notion that Native Americans had an innate sense of God, since they got
the idea of a supreme being from the Europeans? Well, I question how
unnatural the belief is to Native American mythology. The concept of a
god who punishes human beings for keeping him awake sounds more like
Mesopotamian traditions than Christian European beliefs about God. (Why
there is a Native American tradition that resembles Mesopotamian
stories, I have no idea. Is it a coincidence?) These particular Native
Americans could have borrowed the belief from Europeans and taken it in
their own directions, but the direction they took it differs so much
from European Christianity, that I wonder if it truly was imported from
there. I am not the expert, though!
It is interesting that Burland never says that the Plains Native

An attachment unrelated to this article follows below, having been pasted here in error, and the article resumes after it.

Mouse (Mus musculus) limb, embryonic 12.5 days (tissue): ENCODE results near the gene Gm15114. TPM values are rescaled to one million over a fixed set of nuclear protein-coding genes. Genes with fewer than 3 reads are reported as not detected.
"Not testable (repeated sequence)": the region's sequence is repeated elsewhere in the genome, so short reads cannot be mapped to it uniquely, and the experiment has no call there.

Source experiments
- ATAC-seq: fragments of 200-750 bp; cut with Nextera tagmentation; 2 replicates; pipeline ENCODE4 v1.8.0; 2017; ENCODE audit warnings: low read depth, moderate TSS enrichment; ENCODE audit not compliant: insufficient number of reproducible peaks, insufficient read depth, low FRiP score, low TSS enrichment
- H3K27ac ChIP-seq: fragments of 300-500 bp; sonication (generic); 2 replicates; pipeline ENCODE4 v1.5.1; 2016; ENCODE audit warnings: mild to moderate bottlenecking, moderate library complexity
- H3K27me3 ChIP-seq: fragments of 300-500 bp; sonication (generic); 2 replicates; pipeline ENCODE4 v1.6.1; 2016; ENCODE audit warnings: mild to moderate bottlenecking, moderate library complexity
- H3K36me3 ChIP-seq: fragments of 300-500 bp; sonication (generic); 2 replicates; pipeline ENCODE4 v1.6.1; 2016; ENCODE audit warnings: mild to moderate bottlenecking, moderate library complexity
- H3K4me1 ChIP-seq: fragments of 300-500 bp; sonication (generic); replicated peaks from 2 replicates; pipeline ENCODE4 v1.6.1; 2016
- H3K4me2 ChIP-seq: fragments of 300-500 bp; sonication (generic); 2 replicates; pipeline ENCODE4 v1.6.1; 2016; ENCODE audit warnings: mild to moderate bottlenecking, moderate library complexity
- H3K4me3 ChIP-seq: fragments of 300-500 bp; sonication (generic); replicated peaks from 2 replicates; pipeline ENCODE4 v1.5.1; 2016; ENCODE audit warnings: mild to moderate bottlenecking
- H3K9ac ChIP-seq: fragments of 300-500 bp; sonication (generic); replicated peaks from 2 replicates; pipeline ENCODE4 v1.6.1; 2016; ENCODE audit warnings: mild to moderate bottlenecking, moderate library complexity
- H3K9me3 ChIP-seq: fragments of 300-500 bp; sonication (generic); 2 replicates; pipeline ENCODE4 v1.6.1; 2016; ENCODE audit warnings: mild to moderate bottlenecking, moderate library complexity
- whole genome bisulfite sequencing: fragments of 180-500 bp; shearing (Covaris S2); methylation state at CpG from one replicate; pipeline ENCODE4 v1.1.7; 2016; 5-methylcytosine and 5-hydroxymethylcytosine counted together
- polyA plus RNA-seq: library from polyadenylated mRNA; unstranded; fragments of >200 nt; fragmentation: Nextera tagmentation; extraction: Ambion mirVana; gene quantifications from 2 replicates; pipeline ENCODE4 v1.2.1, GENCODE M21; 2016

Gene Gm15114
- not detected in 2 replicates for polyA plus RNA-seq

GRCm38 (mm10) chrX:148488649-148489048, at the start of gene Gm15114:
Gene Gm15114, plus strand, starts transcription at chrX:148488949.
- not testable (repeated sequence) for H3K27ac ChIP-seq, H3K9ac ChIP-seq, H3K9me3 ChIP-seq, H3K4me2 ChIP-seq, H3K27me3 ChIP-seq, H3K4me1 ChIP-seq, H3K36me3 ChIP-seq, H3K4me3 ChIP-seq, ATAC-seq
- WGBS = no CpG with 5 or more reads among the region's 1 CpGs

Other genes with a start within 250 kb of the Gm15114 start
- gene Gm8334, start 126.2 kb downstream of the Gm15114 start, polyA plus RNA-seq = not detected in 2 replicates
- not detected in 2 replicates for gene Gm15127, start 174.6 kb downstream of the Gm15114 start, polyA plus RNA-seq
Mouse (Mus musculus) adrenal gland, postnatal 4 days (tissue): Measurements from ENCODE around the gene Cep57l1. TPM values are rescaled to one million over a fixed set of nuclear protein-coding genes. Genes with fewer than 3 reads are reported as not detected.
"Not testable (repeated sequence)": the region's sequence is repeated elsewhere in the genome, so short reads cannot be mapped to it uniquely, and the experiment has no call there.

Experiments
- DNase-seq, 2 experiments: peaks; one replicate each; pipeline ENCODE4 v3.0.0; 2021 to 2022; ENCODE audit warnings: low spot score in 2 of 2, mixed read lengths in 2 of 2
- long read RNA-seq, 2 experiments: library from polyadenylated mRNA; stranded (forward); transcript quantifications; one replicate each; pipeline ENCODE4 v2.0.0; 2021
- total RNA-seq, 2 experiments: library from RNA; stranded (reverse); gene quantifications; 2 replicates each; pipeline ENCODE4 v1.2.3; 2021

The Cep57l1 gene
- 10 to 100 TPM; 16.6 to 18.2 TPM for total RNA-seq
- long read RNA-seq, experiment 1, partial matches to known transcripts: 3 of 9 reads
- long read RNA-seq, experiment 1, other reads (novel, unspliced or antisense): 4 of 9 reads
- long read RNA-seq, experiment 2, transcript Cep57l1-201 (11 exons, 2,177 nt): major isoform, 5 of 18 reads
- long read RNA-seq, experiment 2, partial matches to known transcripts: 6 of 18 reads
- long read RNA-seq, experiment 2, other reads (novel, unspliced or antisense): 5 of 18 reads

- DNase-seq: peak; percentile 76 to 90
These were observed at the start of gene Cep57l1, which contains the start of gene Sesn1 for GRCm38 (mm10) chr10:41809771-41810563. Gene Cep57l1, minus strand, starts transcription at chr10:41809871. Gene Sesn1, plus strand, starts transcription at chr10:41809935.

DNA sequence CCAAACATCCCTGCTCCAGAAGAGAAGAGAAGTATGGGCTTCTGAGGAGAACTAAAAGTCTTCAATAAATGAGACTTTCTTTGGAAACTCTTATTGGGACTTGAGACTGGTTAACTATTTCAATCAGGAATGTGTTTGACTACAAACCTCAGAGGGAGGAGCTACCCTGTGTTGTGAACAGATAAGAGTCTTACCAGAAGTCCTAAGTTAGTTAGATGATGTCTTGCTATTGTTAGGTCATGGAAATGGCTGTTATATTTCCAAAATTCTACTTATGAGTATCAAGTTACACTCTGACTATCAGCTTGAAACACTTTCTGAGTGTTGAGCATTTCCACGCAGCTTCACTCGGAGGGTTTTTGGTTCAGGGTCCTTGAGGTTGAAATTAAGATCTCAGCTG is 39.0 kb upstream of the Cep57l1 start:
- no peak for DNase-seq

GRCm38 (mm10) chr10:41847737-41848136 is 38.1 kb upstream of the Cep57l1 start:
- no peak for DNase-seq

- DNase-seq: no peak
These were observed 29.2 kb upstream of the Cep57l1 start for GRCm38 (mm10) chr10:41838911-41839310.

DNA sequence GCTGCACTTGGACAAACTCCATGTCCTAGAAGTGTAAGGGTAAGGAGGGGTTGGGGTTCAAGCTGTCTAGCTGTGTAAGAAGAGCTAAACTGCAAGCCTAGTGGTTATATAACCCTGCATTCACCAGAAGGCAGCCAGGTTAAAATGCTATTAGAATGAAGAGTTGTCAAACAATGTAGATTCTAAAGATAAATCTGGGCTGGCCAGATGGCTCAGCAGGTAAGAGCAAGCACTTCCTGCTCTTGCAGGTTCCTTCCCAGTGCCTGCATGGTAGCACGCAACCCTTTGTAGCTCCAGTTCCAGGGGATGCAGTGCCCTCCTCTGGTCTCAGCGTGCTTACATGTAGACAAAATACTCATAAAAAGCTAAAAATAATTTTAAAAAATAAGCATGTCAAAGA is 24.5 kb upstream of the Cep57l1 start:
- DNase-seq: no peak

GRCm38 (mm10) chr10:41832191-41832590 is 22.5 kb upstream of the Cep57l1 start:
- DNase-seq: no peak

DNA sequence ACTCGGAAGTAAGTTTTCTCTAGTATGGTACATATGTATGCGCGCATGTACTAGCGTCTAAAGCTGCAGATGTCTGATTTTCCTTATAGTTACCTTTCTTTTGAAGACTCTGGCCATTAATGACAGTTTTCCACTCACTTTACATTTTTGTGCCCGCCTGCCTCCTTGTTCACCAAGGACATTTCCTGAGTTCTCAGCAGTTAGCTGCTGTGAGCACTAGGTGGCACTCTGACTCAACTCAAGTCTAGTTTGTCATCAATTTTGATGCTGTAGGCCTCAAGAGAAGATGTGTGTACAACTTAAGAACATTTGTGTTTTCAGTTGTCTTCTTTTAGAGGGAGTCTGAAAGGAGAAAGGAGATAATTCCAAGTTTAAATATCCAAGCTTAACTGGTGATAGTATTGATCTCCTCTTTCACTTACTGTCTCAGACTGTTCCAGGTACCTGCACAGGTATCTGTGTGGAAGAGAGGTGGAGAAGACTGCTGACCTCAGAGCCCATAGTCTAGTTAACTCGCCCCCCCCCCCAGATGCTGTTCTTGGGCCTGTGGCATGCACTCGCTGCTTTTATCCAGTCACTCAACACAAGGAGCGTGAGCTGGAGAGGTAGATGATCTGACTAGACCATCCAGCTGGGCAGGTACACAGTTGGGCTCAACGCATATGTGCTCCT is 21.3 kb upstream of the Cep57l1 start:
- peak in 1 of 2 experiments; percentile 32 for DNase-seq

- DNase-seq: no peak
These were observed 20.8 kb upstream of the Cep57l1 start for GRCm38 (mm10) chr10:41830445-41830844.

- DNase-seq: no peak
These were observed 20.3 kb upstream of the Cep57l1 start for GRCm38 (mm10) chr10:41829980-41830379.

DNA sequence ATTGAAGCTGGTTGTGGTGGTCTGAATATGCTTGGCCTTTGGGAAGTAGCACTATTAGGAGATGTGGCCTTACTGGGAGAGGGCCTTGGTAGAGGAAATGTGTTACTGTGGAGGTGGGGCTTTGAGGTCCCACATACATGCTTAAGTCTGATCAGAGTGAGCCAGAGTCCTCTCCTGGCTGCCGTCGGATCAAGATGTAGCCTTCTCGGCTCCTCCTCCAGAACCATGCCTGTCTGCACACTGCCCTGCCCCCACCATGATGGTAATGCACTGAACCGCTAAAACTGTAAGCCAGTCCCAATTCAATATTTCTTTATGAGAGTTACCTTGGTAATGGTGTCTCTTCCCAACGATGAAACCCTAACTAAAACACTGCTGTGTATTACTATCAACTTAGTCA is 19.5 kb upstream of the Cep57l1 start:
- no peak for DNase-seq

Americans got their idea of the Great Spirit from the Europeans. What
is more, there are more parallels between Plains traditions and the
Bible: giants afflicting people (as in Genesis 6), a Flood, etc. When
Burland discusses where they got the idea of giants, however, Burland
never mentions the Bible or Europeans. Burland mentions dinosaur bones
in North America!
The stories in this book were rather strange, from my perspective.
When I read about Buddhism or Confucianism, I feel there is more common
ground between me and these traditions than I found in reading this
book. Perhaps it is because Buddhism and Confucianism are more
existential or philosophical, which Western Christianity has also been.
I may revisit Native American traditions in the future, though.